Admittedly, the beginning of a recording project is the best part; all the optimism, all the teamwork, and all the focus on the big picture is energizing, challenging and fun.
Conversely, the end of a recording project is almost always the most taxing and the least rewarding part. This is exacerbated by the shift to focusing on the individual; the endless detail and minutiae of editing; the seemingly infinite mix tweaks allowed by our DAWs; and so on.
Oddly enough, it’s the requisite rough mixes during a project that are often the pivotal point: the fulcrum between peaceful group-think and the compromise of personalities and artistry that actually completes records.
I Absolutely Love Rough Mixing ...
In my ideal world, I let the first rough be nothing but a mirror of performance; without all but the most mandatory edits, with minimal EQ and processing, it's actually raw, but quite hi-fi. Breathing with natural dynamics and unfilled space, the “organic rough” is a rare opportunity to hear what an ensemble really sounds like, allowing the imagination to run wild (especially for the artist) to envision what to do with all that unused space.
As overdubs commence, the rough mixes necessarily increase in complexity. In my ideal sonic nirvana, I stretch out with these mixes and take all kinds of chances, hoping to find something new and unexpected. I'll try a new outboard combination in my parallel processing, or try a new plug-in on a track, or even try some over-the-top effect-goosing in hopes of either finding something useful, or clearly illuminating the wrong path.
After all my little experimental excursions have been exercised, it’s time to try some roughs that are dress rehearsals for the final mixes. Using the knowledge of the polarizing experiments, I'd put together my most idealized mix at this point and try to weed out any problems, all aided by having the band monitor these mixes on all their own favorite systems for meaningful feedback.
When It Helps
Yet such a process doesn't always work so well. First of all, you'd best cover your ass with that first organic rough by asking the band if they'd like to hear it that way, or if some polishing would be preferred. Some modern performers wouldn't dream of hearing their part without at least minimal quantizing, tuning, EQ-ing and squeezing first; they would likely find my organic rough to be faulty to the point of questioning (not their own, but) my competence. If your tracking method relies on drum triggering, virtual amplification and/or take comp-ing, then you may have to get your hands dirty up past your elbows before you can even present your first rough to a client.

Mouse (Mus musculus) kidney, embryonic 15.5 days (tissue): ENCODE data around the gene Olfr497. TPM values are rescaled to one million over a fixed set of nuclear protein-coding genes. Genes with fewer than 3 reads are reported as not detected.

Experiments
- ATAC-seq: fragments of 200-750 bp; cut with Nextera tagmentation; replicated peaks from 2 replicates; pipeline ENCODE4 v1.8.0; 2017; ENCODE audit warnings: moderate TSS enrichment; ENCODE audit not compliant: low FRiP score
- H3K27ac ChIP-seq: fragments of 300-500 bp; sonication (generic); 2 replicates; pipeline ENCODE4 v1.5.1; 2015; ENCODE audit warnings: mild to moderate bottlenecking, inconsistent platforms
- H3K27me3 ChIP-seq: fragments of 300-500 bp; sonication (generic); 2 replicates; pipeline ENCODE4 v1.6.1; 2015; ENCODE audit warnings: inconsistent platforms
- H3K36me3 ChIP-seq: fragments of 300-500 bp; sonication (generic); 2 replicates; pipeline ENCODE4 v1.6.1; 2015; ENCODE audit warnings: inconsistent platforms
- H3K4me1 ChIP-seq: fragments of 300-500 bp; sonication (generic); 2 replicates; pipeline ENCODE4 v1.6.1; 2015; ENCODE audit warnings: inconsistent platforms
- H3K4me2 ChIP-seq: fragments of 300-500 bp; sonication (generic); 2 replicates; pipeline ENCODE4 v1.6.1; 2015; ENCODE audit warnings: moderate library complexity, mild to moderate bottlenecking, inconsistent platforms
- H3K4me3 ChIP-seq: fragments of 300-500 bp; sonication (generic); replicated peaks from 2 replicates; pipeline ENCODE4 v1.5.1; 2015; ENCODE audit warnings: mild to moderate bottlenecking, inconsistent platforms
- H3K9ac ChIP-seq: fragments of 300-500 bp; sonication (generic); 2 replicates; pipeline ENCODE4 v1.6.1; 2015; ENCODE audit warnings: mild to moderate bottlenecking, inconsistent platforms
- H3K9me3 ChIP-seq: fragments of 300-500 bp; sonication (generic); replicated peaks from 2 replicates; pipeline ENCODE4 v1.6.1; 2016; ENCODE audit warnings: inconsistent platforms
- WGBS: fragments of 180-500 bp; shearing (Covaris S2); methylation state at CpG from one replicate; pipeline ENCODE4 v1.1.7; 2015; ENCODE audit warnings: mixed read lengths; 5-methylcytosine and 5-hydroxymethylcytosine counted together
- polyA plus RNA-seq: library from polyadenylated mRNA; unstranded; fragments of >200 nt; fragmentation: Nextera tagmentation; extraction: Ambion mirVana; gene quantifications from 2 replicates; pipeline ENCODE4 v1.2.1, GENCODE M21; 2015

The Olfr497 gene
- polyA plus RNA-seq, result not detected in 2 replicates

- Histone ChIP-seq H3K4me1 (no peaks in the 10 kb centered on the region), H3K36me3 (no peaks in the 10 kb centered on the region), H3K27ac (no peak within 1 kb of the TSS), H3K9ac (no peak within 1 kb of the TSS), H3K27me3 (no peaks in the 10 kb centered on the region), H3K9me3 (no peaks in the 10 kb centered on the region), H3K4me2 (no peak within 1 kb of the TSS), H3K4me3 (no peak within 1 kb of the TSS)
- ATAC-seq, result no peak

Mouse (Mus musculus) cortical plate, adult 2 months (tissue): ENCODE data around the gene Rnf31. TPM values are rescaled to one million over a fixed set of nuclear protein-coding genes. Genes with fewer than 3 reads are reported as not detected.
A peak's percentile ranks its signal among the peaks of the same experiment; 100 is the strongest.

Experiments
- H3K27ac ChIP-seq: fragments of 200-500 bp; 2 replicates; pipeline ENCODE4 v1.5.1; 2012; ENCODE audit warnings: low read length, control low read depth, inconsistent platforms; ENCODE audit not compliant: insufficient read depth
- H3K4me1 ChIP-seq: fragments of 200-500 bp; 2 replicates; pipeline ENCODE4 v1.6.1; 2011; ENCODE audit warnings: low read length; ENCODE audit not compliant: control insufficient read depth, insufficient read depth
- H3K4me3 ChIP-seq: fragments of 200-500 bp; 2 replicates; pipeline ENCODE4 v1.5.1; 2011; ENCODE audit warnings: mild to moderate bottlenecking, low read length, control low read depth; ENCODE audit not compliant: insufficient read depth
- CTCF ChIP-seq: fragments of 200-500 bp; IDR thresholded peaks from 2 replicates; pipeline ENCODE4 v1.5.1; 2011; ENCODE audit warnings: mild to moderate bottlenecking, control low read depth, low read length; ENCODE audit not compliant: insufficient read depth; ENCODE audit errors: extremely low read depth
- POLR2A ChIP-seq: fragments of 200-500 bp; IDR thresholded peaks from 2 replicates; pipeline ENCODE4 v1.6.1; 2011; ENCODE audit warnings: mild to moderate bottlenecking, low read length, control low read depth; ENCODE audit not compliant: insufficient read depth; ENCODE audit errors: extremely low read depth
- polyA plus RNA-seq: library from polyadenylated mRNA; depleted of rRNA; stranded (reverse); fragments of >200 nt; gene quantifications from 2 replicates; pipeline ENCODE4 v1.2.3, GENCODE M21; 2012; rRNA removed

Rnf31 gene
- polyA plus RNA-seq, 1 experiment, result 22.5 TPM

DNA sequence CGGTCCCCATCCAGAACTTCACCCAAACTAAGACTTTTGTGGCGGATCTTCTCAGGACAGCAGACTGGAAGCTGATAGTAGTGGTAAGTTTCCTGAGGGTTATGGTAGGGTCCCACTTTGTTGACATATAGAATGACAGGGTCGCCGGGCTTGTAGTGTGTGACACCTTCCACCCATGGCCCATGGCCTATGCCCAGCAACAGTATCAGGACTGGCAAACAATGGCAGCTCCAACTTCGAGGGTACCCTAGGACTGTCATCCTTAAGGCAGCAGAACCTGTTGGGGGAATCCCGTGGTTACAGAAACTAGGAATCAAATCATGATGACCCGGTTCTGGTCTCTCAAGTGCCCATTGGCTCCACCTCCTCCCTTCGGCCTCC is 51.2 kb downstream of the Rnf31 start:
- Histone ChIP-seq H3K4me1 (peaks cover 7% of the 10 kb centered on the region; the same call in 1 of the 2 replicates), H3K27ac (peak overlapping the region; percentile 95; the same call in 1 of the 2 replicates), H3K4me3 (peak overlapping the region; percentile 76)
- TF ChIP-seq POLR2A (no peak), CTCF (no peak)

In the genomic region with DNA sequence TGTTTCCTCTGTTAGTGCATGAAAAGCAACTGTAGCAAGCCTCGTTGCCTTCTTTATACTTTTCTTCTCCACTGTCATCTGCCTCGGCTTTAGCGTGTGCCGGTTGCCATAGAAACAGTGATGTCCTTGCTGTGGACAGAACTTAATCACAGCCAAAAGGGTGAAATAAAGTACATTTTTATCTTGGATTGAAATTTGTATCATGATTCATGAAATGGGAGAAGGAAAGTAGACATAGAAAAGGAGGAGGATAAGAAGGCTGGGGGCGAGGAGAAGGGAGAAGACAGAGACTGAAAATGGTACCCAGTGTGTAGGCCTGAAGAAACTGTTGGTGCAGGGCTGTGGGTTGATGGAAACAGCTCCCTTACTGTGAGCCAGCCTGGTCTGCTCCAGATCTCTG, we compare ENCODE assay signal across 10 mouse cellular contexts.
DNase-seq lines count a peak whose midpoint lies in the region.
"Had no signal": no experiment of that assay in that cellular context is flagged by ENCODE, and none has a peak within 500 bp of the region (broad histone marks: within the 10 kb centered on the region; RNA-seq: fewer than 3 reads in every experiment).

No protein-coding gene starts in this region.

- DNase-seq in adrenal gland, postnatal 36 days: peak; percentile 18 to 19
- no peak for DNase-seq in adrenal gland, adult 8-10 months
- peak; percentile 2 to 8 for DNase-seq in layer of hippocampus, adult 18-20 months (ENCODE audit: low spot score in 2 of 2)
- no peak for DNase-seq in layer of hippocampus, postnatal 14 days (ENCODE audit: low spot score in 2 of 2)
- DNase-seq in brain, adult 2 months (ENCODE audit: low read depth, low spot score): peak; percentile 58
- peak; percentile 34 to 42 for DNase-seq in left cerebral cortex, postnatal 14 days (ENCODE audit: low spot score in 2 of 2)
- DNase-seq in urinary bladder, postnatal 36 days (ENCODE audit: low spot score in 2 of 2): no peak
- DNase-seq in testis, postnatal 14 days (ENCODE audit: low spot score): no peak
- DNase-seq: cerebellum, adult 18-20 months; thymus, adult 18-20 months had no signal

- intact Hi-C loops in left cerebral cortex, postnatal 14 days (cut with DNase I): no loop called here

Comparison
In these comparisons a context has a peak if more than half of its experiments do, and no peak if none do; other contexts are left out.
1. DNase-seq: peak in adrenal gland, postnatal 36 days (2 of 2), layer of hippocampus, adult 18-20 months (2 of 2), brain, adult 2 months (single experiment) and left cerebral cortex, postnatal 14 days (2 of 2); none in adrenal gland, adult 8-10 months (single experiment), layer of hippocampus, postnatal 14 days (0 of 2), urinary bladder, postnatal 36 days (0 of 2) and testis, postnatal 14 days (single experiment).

In “stage two” rough mixing -- where I like to stretch out all options -- the risks are sometimes overwhelming. Remember, a lighthearted stab at over-effecting is loose fun for us ... and often a call to arms for a performer that fears their parts will be draped in cornball excess for perpetuity. I suggest you ask before adding, for example, echo to much of any track; it has been my experience that a couple of seemingly harmless repeats on the end of a vocal line will incite some singers to near-violence (or at least prevent you from adding much more than a double for the rest of the project).
By the time you get to “stage three,” your roughs had better be about as good as “What's On The Radio” ... or you might be in trouble. A nearly-perfect rough is actually just the start; the new normal is some “temp mastering” (an EQ, compressor and limiter, often all set to “stun”) on roughs, so artists don't panic over low levels.
When Roughs Become Finals
The flip side to all this? If the roughs are too good, they may get unintended distribution: anxious artists posting their roughs on the web; unintended leaks to the public via insider “moles;” or a manager getting airplay with a rough mix (don't laugh, I've been there and hated that last one). If people think a rough sounds finished, then it may get overexposed. Therefore, some engineers make awesome roughs with one or two intentionally major flaws (e.g., a sudden and ridiculous fader move or the omission of a key part), but this isn't as effective as you might think it would be. You might be viewed as having odd mistakes in your work; you're suddenly stuck with replicating such audio insanity as part of the final mix; or you're hearing that audio silliness you created played back on Facebook, as social commentary and inspection circle it.
As fun as rough mixing can be, the modern working audio engineer should take a moment to insure their methods and goals are acceptable to the whole team. A rough mix is going to cause divisiveness and create sometimes strong opinions, but such discussion and compromise is exactly what's required in our art, the psychological science of making records.
Rob Tavaglione has operated Catalyst Recording in Charlotte, North Carolina since 1995. catalystrecording.com